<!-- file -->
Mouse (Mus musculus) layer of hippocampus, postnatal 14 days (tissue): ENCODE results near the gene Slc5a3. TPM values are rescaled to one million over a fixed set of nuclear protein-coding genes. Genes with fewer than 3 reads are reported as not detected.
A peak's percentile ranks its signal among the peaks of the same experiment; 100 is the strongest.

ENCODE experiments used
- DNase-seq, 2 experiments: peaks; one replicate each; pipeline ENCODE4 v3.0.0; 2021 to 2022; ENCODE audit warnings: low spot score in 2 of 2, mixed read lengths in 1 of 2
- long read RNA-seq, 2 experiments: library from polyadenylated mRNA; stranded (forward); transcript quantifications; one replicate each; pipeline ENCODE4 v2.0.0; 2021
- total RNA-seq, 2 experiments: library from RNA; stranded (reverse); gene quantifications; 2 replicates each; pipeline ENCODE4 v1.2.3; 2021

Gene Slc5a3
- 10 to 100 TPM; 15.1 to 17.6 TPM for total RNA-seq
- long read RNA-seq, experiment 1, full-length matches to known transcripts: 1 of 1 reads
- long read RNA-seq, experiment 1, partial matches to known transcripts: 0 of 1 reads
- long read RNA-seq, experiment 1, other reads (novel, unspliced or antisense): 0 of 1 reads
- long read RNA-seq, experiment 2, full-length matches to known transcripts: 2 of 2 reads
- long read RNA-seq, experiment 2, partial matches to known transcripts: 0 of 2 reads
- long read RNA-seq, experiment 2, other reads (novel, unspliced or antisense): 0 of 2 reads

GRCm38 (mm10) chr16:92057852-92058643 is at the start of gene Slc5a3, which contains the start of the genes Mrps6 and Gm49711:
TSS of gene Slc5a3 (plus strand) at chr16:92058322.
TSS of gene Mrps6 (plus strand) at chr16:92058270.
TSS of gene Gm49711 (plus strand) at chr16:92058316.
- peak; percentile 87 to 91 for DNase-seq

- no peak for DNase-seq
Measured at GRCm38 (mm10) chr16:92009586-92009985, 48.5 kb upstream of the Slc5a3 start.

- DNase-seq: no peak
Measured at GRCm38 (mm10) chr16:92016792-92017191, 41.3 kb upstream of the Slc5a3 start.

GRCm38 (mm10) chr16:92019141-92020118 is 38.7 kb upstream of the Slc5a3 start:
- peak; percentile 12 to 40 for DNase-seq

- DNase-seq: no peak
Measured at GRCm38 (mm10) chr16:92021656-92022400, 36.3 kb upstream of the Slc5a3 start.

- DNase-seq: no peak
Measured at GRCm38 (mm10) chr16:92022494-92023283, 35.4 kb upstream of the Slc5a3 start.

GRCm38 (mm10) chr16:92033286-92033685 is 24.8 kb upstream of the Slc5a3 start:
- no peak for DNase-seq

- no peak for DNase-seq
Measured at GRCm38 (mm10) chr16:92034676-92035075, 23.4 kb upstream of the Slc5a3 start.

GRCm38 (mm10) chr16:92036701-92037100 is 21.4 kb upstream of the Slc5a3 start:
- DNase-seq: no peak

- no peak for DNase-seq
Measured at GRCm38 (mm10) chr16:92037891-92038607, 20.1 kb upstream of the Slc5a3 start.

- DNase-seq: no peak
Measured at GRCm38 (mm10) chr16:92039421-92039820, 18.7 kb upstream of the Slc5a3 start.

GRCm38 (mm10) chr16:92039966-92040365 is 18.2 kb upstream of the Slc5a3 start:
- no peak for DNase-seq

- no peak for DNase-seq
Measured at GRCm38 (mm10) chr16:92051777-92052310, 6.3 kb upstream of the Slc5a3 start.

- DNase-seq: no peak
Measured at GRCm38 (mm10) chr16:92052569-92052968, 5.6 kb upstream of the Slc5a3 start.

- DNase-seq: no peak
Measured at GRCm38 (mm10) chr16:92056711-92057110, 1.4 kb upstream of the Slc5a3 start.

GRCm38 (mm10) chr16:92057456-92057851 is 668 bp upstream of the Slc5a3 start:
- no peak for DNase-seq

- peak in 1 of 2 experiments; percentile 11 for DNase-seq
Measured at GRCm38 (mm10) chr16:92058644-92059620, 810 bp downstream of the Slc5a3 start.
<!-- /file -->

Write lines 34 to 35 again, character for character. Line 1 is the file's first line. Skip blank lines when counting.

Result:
GRCm38 (mm10) chr16:92036701-92037100 is 21.4 kb upstream of the Slc5a3 start:
- DNase-seq: no peak